by Danny Setna
“Easter eggs” in comic book interiors can refer to many things such as: activity amongst secondary or background characters, objects that tell a story, popular objects or people (cameos), homage to existing works, hidden messages etc. Incorporating some of these examples can make your work much more entertaining for you and your readers. Including Easter eggs allows artists to tell their own stories within the story and the storytelling will be livelier because of this.
There are many artists who draw their background characters in stiff and boring poses while their foreground characters are dynamic and full of life. This may work for contrasting your foreground elements from your background, however adding some variety to the background characters poses can go a long way to breathing life in your storytelling. On the other hand you don’t want to have every bystander on the street look like they are dancing, you want the middle ground.
Consider the following scenario: there is a street brawl in the middle of the street, there are bystanders nearby. The bystanders who are in visible range of this action should be reacting to it, whether they are cheering or in shock they should be somewhat aware of it. Pushing this scenario to the next level could mean having a bystander photographing the action with their phone, or including a cameo of Peter Parker on a lamppost taking pictures of the scene. To push that even further the bystander could be posing in front of the street brawl while Parker takes pictures of them, this is provided you are not drawing a spidey comic. The possibilities are endless and you will likely enjoy including these extras from time to time, however it is also important to use sparingly.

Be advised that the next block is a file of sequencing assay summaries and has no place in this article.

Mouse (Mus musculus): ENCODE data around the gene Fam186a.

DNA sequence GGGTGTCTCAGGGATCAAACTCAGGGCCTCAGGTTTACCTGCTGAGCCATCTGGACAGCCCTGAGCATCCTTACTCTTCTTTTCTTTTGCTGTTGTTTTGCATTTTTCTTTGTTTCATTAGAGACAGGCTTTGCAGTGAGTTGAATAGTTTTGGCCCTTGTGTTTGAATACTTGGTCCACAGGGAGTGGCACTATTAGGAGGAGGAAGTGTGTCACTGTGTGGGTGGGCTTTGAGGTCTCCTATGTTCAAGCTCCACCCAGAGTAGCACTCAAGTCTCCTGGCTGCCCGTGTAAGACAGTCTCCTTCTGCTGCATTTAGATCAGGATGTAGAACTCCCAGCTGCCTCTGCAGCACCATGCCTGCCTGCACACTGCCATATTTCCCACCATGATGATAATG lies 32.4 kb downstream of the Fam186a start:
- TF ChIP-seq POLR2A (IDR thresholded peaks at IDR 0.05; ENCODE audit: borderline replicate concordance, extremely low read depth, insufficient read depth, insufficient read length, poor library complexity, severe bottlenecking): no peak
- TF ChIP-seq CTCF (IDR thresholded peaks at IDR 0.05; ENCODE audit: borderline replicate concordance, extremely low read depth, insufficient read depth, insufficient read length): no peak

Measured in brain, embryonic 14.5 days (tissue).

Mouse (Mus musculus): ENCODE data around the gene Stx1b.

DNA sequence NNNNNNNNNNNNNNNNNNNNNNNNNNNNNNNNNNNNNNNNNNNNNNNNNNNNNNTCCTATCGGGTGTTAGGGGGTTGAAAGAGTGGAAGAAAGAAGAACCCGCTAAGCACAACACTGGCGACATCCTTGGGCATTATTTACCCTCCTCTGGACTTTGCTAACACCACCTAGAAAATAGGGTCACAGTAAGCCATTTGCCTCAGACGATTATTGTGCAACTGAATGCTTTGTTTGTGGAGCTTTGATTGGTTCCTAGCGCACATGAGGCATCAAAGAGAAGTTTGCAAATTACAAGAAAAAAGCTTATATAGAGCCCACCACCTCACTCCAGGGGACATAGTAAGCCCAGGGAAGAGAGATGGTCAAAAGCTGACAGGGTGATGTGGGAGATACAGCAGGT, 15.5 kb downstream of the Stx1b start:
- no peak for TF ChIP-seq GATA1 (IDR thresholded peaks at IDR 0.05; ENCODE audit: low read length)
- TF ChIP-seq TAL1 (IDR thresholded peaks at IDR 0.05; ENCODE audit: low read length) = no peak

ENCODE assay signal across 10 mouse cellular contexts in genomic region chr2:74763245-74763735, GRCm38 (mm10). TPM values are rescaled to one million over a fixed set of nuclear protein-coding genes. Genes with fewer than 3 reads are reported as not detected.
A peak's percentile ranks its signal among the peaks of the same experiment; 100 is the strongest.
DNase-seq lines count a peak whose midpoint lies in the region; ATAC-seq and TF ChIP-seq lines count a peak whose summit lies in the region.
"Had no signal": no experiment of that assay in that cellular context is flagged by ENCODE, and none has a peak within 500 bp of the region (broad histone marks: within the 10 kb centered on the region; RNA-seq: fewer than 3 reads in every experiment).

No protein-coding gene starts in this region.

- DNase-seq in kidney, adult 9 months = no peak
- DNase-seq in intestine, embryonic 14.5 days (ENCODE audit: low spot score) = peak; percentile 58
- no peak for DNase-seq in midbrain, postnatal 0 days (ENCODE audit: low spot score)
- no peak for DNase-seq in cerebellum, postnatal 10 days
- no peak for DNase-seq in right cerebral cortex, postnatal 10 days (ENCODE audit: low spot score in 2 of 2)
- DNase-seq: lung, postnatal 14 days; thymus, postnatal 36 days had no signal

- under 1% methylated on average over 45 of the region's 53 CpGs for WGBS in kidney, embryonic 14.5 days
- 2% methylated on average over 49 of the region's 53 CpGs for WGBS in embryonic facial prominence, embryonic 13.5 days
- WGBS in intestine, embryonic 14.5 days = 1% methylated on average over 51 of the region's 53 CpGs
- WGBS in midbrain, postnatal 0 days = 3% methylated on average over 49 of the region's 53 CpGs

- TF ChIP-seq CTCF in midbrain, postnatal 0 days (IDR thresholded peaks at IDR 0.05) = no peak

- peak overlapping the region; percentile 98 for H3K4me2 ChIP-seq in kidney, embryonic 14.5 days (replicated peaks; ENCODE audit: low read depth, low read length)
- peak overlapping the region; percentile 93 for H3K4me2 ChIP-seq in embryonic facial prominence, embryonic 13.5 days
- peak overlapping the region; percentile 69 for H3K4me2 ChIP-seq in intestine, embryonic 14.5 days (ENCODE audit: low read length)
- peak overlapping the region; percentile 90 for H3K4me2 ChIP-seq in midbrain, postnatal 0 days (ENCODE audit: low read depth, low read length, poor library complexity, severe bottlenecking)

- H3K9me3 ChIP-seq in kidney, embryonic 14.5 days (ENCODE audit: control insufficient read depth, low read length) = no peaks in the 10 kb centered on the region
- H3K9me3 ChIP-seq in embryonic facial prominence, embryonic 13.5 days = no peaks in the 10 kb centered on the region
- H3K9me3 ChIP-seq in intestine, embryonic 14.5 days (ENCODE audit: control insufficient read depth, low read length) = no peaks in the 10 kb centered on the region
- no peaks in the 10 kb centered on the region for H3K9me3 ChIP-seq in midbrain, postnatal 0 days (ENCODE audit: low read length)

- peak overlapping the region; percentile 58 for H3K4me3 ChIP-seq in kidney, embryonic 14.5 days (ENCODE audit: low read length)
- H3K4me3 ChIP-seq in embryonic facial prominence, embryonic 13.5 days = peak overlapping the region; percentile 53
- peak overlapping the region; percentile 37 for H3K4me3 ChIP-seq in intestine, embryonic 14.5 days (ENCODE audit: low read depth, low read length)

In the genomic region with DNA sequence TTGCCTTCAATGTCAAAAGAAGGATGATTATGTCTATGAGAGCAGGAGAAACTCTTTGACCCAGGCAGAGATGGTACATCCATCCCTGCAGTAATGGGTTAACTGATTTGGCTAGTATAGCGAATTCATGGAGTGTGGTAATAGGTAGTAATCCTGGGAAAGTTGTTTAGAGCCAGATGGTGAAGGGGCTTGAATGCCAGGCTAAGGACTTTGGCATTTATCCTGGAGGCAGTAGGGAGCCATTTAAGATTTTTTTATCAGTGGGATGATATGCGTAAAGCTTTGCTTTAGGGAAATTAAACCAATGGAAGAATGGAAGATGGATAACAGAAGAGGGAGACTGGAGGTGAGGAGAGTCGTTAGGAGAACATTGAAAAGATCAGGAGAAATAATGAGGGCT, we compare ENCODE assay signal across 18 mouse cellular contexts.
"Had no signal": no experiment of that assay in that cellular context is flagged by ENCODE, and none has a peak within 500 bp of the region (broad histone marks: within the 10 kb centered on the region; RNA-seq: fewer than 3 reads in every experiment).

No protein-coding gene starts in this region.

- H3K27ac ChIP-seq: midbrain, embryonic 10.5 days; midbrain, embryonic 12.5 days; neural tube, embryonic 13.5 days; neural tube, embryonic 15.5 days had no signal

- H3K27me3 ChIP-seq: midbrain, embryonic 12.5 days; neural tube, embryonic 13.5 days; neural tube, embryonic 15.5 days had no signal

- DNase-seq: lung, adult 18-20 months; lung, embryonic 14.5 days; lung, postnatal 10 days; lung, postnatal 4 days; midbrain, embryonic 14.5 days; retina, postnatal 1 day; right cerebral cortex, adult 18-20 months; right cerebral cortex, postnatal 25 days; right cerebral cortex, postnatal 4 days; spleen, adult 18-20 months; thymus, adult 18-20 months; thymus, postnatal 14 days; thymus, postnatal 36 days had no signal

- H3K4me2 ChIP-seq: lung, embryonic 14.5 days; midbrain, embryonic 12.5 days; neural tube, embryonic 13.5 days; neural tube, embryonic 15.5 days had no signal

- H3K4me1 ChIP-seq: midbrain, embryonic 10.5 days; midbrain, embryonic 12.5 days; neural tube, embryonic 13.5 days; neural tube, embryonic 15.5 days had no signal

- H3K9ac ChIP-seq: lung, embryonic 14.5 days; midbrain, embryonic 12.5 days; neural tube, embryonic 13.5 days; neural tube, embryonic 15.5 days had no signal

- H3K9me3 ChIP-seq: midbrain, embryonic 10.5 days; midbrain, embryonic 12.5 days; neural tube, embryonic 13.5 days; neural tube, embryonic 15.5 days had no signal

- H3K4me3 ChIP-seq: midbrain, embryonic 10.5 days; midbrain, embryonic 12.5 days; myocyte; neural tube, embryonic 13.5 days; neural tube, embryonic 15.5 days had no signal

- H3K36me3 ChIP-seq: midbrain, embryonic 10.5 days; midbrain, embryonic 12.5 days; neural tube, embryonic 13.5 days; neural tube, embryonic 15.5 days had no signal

For my first page on Holmes Inc I was required to draw two groups of protesters and security guards guarding the carnival entrance. For this page I drew a group of Hippies protesting and a group of cowboy themed characters reacting to the hippies, all the while the cops are stuck in between the two groups. If I drew the security guards just standing there looking tough it would have got the job done, however I made it more interesting by having the cops interacting with each other and the rioters.
The best types of Easter eggs are the ones that are relevant and heighten your story, I included various use of flags throughout this page to do so. The American flag held by the cowboys represents their rights to freedoms and that they are proud citizens. They are simply trying to attend a western themed carnival which the hippies are disrupting, so the use of the American flag is a simple prop to use for this scenario. The main reason I had them waving American flag is for it to clash with our main character: Edgar, he is a pompous detective with a lot of authority. So when he rides in on horseback and disrupts a Texan riot with a big union jack on his chest it shows a good amount of integrity and audacity. Throughout the story he is constantly questioning the capabilities of the local authorities’ and aggravating them in the process. The use of the union jack on this page goes a long way to foreshadow what is happening throughout the story and heighten Edgar’s characteristics.